Researchers have found that not only humans even in many mammals, including domesticated animals and pets the fear of heights is an instinct. Experiments with visual cliffs have shown human infants and toddlers, as well as animals of various ages, are reluctant in stepping on a glass floor with a view of a few meters of clear fall-space below it.

Though an inborn cautiousness about heights is helpful for survival, an extreme fear of heights can inhibit the activities of everyday life, such as climbing a ladder, walking up a flight of stairs or even standing on a chair for a while.

Here is a video that illustrates the “fear of falling”.

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Head for heights

Head for heights is particularly necessary for those who climb mountains and hike on mountainous terrain, steeplejack craftsmen who scale buildings, chimneys and church steeples to carry out repairs or maintenance, mechanics who scale mobile and TV transmitting towers, etc.

In the following video, tower climber Kevin Schmidt ascends to the very top of the now inactive KDLT TV analog broadcast 475 metres (1558.4 feet) tall antenna near Salem, South Dakota, United States. I would suggest watching the video at 1080 HD in full screen to feel the experience.

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Are Dogs Colour-blind?


Myself . 

By T. V. Antony Raj
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(Source: ScienceDaily.com)

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Question: Are Dogs colour-blind?

Answer: No, dogs are not completely colour blind. They have a dichromatic colour perception and so perceive a limited colour range when compared to the colour spectrum we humans see.

The dogs see more than just black, white, and grey. Most humans have three different colour sensitive cone cells in their retina (red, green and blue) while dogs have only two (yellow and blue). So, instead of perceiving the intensity of three colours like us, red, green and blue, the dogs perceive the intensity of only two colours: blue and yellow, similar to colour blindness in humans. So, basically, the canine colour field consists mostly of yellows, blues, and violets.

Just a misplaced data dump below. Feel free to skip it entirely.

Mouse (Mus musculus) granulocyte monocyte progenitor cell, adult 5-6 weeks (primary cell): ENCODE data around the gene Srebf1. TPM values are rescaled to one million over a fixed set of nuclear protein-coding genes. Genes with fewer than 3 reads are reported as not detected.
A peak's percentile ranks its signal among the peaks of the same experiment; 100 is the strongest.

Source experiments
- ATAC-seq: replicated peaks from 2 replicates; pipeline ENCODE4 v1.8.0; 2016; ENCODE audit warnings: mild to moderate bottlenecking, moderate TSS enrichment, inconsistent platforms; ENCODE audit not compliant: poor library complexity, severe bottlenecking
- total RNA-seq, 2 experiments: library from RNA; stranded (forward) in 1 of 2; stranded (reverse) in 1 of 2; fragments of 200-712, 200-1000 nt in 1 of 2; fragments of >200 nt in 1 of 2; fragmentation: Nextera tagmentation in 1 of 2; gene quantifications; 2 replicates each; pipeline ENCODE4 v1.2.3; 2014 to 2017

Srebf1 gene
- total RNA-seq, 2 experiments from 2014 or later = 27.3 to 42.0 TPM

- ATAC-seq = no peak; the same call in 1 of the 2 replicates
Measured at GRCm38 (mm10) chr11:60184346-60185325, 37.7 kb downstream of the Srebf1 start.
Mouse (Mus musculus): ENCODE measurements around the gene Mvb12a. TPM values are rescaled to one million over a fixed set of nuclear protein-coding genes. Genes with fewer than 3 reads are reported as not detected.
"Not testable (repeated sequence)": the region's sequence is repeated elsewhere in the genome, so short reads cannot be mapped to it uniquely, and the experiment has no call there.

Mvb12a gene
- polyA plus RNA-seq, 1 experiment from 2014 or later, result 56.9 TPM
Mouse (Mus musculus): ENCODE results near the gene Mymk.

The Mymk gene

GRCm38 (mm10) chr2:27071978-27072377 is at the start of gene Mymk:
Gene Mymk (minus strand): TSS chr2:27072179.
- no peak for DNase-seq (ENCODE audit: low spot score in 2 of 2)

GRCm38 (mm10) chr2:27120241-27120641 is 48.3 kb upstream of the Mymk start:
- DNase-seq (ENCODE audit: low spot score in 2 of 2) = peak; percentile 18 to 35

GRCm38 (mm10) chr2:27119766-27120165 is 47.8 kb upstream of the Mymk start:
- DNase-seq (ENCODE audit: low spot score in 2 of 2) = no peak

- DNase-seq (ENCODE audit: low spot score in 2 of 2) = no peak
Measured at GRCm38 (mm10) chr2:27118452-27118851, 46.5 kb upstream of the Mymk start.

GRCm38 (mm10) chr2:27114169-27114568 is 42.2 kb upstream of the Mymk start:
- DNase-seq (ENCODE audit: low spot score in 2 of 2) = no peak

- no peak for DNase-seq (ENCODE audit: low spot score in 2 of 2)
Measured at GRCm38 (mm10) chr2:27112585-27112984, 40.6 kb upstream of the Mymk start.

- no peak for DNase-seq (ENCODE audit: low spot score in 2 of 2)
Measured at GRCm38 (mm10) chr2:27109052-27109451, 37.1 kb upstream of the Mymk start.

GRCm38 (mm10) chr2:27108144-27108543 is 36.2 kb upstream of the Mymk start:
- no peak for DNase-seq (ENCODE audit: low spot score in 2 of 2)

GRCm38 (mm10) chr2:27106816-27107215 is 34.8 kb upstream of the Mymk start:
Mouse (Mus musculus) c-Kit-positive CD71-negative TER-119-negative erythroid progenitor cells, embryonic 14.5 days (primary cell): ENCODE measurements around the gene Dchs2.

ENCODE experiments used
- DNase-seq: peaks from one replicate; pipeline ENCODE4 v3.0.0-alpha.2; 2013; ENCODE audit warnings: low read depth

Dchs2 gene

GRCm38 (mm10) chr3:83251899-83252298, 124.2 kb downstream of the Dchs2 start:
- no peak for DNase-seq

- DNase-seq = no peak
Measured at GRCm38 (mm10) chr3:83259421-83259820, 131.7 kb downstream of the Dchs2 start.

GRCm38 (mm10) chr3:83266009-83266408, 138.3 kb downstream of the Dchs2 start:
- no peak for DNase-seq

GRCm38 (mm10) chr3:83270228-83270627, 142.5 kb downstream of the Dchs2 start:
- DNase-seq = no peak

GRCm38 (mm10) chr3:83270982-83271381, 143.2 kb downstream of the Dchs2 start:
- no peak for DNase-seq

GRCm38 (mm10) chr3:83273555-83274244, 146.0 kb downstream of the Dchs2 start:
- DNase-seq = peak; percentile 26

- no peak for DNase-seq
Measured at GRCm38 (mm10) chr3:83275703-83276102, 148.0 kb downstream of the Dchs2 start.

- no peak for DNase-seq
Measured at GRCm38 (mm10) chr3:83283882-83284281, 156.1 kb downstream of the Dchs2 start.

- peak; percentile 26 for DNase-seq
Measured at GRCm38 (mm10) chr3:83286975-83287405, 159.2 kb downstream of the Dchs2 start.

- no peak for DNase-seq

This does not mean that dogs can’t see green or red objects. While blue and yellow are the easiest for them to see, they perceive the intensity of red as different levels of grey.

Many think that dogs may be slightly near-sighted and have a visual acuity (contrast) of much less detail than we humans do and so objects at a distance may appear blurry to them. Studies show that most dogs have an eyesight equivalent from 20/50 to 20/75.  Due to of their ability to visually discriminate motion, they have been known to recognize their owners even at 800-900 meters distance. However, it is widely accepted that dogs do see better at night which is certainly an advantage and one that helps dogs a great deal.

The following video is a rough simulation of what a dog sees with its eyes.

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Now, if you begin to feel sad for your pet dogs, just remember that the dogs have an incredible sense of smell that basically lets it “perceive and sense” the world in different scents.

In the following video, the dog though green-blind perceives the intensity of the green traffic signal as a level of grey and makes us wonder whether the dogs can see all colours.

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Las Posadas – A Novenario of the Latinos


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Myself .